Roleplaying has given rise to several streams of critical theory. Among their deficiencies, one is most relevant to story-oriented GMs and players. That would be the the failure to start at the beginning by grappling with the broader narrative tradition. RPG theory tends to start from scratch, developing a jargon and a critical ideology, as if roleplaying is the first and only story form. We need to do our homework, starting with Aristotle’s Poetics, continuing on through the development of the novel and then to film and television. Unfortunately, the closer we get to our present-day sources of inspiration, the academy increasingly lets us down. In the days when literary scholars were interested in breaking down literary technique, genre material was not considered worthy of serious notice2. These days you’ll find more focus on pop culture, but the angles taken on it are primarily thematic. For that reason, we may need to perform a basic analysis of the underlying rules of genre fiction before taking the next step: developing applied techniques to make our games more fun and exciting.
Without going in and looking for lessons on a detailed, nuts and bolts level, our theories will remain abstract and hard to apply.
In addition to analyzing stories told in other media, we could also record and study actual play sessions, looking for the moments that work, finding explanations for why they work, and developing a shared vocabulary to communicate those techniques to others.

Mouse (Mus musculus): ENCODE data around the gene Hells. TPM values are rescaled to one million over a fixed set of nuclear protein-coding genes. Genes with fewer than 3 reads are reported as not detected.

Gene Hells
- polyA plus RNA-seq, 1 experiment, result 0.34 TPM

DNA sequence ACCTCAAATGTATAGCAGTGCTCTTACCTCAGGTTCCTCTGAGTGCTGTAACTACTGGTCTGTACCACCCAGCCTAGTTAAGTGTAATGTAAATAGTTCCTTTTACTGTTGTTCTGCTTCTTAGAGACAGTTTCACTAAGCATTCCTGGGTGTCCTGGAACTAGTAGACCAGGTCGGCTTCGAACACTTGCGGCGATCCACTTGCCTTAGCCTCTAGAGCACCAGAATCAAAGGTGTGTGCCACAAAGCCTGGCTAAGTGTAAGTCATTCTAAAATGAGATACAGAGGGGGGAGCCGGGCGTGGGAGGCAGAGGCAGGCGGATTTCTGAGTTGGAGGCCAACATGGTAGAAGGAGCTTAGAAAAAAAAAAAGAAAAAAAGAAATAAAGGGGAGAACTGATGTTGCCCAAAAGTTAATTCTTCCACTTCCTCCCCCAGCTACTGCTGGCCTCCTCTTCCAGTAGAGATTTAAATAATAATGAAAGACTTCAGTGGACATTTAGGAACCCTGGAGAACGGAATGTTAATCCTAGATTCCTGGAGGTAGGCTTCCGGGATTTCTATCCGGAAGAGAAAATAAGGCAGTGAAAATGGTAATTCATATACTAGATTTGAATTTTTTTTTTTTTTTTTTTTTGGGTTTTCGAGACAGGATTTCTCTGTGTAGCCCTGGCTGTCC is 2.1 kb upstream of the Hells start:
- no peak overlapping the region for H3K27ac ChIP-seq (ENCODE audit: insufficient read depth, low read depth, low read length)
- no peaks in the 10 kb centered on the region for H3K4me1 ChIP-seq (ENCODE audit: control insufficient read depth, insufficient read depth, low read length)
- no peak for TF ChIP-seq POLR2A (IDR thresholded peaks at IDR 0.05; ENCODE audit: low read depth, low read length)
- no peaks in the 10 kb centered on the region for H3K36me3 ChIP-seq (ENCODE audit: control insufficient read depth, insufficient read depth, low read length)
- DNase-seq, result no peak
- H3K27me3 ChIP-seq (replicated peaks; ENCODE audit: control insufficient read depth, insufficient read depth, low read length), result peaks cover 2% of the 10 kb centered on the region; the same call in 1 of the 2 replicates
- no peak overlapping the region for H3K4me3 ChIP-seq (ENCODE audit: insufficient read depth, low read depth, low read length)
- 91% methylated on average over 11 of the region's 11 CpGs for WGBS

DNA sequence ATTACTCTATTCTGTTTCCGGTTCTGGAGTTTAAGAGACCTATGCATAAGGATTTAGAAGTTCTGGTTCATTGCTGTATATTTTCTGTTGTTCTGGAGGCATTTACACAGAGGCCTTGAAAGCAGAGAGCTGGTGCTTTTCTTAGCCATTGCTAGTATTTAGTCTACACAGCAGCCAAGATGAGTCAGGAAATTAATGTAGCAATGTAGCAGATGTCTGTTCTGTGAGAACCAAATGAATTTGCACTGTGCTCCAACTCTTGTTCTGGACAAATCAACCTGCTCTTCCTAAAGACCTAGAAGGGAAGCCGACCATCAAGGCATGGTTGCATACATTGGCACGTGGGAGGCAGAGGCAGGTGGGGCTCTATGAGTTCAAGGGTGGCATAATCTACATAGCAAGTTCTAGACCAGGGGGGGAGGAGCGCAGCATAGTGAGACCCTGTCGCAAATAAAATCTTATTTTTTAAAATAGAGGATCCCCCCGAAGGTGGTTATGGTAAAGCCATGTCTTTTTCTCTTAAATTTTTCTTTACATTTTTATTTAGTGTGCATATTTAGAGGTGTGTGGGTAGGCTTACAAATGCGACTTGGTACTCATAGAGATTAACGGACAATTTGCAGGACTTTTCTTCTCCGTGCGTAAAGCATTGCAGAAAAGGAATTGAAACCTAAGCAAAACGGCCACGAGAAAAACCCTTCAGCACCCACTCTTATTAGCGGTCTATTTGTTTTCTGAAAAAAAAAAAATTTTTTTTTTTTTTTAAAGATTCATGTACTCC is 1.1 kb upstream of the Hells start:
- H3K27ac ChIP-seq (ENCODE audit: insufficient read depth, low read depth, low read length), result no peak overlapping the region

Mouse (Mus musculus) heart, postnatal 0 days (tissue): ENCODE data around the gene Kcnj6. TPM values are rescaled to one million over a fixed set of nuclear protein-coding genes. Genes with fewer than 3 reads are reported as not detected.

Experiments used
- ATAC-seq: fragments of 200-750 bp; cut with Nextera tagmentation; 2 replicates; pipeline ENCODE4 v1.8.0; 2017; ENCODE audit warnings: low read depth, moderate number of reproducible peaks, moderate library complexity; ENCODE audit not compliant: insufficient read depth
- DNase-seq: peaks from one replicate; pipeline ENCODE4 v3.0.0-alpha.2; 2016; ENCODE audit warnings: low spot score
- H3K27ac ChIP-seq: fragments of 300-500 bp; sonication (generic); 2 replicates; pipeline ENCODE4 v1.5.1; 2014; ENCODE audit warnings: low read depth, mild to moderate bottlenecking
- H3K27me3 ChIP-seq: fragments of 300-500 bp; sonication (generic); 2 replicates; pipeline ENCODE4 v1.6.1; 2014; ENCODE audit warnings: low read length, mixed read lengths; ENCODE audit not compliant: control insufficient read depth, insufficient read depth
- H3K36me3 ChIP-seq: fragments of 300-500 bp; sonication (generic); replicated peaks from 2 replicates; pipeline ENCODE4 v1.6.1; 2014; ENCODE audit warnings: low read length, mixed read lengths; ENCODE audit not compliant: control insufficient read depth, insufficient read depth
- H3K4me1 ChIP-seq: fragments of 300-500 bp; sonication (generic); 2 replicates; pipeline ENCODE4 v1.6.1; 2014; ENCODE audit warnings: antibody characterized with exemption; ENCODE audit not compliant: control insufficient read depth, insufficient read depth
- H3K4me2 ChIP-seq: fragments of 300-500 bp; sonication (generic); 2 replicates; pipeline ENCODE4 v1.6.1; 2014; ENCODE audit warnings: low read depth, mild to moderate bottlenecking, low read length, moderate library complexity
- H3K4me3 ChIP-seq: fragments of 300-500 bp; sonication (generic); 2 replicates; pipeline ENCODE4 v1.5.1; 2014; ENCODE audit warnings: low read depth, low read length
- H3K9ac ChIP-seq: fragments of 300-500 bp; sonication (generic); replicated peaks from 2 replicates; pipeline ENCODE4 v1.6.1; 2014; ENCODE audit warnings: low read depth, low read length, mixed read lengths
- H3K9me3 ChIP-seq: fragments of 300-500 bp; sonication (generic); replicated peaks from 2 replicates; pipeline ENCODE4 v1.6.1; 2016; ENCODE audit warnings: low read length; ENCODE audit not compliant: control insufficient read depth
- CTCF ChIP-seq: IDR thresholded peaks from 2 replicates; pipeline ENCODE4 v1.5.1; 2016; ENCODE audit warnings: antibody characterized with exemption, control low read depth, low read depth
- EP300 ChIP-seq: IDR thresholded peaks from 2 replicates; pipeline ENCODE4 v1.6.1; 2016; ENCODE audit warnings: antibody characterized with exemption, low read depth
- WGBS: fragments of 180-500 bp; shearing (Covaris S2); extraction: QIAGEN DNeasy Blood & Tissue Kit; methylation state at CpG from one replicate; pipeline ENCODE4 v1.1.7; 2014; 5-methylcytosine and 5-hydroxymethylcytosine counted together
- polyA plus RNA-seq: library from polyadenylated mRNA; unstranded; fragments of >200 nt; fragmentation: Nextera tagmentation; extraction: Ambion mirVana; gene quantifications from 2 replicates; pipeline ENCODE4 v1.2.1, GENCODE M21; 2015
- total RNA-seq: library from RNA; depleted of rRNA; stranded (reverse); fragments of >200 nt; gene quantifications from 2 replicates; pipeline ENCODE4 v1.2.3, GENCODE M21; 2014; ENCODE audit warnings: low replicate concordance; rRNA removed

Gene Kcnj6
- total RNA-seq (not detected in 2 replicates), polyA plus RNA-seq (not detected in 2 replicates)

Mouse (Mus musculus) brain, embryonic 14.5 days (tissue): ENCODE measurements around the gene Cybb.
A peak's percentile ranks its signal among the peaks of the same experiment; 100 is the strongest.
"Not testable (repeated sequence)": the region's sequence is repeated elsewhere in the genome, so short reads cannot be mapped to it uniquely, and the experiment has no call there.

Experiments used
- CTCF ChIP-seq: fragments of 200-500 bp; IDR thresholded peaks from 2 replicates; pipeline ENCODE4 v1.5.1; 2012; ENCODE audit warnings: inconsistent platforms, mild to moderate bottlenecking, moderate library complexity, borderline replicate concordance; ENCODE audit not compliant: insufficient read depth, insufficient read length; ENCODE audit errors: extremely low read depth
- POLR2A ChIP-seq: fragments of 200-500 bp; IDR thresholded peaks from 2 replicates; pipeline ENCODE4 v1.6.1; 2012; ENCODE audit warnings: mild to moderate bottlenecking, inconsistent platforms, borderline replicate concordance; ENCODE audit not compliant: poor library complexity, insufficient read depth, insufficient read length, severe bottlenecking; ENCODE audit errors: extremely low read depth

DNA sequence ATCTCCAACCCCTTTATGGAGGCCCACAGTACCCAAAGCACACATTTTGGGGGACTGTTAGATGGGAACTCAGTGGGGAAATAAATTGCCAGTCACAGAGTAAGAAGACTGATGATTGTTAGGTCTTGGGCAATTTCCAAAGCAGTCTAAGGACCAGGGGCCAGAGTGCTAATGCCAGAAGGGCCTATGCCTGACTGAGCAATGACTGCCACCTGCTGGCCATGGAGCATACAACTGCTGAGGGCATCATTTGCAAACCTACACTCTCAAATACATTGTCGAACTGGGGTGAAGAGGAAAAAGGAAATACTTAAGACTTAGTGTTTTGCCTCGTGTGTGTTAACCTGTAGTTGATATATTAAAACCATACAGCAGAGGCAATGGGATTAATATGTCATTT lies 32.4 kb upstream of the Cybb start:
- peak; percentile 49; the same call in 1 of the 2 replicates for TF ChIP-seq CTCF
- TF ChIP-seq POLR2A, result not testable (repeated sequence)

Developing a common set of assumptions about technique, as you find in, say, the improv comedy tradition, will be of enormous assistance to game designers. We can then start to assume that the GMs and players reading our material are operating from a common grounding in technique. Game books are created under space constraints. Without these constraints, the books would be too expensive to buy and too heavy to carry. Most rules books could do with a 25% higher word count, all devoted to GM advice. But GM advice and examples are always the first things that get cut for space. The experienced game designer learns not to write too much of this material in the first place, knowing there’s no room for it. With a common corpus of techniques to fall back on, the lack of such material would be less of an impediment to a game’s successful use.
Over at my blog I’ve made a start toward this aim by breaking down Hamlet beat-by-beat. The process is the literary equivalent of pure research, in that I have no idea what I’m going to conclude. My practical aim is to study how scenes of emotional drama, which roleplaying doesn’t do especially well, might be translated into a universal system of some sort. What shape that might take remains to be seen. So far my simple axes for describing beats (dramatic vs. procedural, suspense vs. choice, persuasion vs. drama) have mostly held up, while yielding certain surprises along the way. Because I can only justify this as a fragment of my blogging time, it’s taking a long time to finish.
Which I why I need that grant money. Until then, I’ll just have to content myself by finding a way to get paid for the time I spend writing smart-ass replies to forum posts. Hmm, what if I used them as ledes for my See P. XX columns…?
1 This of course assumes a GM who wants to play in a story-oriented style. None of these concerns are especially relevant to others interested in a world-modeling logic or predominantly tactical play. Not that there’s anything wrong with that.
2 An ironic consequence of this is that many of today’s serial genre fiction is criticized, or even produced, according to the inapplicable rules of drama. Iconic characters are forced into the structures appropriate to dramatic ones, with unsatisfying results.